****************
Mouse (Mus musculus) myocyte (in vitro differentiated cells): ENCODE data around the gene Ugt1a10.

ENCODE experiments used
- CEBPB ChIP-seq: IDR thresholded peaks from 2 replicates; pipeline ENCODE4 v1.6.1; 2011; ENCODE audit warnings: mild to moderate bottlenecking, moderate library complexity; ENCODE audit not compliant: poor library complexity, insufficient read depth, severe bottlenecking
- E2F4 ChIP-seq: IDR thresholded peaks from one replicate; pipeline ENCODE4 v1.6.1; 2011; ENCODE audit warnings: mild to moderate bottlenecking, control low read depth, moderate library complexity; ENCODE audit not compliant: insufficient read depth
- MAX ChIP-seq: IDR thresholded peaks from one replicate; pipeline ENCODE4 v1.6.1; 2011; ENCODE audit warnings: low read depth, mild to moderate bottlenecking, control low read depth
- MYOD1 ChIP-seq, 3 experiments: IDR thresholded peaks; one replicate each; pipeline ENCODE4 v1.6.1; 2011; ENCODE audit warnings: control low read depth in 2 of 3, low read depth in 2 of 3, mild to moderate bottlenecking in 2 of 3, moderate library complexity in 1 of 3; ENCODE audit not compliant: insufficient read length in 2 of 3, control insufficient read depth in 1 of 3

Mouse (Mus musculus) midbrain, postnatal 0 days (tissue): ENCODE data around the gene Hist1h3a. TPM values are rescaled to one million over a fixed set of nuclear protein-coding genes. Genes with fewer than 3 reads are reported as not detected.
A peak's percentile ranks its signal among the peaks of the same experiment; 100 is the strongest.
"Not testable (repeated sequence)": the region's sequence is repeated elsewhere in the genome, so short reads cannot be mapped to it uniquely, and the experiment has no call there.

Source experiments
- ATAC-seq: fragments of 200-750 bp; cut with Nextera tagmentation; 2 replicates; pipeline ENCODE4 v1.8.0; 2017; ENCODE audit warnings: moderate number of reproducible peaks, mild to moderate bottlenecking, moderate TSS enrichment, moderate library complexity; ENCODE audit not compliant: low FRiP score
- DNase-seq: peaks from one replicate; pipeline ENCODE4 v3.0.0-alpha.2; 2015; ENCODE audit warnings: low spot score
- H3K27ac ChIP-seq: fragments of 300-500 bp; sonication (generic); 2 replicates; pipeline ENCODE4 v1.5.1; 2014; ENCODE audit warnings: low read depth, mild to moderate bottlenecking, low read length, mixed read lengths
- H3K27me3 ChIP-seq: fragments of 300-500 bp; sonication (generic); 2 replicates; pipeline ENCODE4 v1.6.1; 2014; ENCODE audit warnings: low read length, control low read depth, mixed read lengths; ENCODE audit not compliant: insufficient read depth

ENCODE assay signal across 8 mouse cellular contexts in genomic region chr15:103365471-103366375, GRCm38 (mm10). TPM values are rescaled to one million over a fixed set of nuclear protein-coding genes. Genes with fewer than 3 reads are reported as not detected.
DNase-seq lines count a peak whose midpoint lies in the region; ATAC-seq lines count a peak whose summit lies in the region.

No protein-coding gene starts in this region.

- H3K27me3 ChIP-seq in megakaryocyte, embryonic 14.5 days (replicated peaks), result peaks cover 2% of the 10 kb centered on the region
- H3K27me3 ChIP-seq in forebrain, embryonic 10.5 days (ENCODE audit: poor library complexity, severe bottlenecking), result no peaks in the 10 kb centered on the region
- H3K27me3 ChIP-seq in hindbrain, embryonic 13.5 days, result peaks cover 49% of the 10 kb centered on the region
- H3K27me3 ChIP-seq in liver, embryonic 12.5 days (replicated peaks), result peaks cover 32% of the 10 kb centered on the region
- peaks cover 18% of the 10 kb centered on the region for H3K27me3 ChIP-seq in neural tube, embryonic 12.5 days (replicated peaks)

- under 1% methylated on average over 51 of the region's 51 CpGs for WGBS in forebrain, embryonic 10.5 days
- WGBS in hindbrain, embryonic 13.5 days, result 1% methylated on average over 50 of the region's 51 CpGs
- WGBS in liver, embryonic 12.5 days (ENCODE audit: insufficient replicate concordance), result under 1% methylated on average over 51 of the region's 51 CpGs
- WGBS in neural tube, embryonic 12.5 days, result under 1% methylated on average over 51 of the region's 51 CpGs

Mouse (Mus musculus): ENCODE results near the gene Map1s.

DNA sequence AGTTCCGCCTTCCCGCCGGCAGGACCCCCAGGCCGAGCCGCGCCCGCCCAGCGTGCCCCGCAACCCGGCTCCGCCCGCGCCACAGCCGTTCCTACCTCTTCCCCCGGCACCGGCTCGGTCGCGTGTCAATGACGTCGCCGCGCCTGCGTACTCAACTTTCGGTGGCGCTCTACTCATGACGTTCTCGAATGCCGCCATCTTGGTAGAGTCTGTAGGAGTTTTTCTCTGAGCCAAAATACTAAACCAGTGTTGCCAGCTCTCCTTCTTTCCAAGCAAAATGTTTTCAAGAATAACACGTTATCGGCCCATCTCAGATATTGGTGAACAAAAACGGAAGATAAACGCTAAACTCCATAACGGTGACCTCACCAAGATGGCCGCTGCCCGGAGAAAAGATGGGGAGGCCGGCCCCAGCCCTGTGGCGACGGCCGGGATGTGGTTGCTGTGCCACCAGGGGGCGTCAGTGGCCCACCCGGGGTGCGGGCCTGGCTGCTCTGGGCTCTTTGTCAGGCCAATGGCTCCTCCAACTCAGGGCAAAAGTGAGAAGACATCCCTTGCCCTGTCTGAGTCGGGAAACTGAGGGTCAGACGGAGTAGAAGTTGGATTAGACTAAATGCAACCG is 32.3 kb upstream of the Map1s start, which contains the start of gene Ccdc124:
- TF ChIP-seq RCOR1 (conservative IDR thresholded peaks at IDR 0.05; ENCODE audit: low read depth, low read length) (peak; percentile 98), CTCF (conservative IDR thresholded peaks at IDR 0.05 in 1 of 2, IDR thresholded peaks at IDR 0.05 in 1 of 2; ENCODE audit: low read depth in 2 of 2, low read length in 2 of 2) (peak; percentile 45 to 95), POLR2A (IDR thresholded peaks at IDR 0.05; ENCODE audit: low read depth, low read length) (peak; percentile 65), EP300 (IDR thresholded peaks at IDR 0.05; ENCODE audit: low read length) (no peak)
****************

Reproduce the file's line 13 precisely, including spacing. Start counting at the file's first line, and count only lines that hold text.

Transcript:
- H3K27ac ChIP-seq: fragments of 300-500 bp; sonication (generic); 2 replicates; pipeline ENCODE4 v1.5.1; 2014; ENCODE audit warnings: low read depth, mild to moderate bottlenecking, low read length, mixed read lengths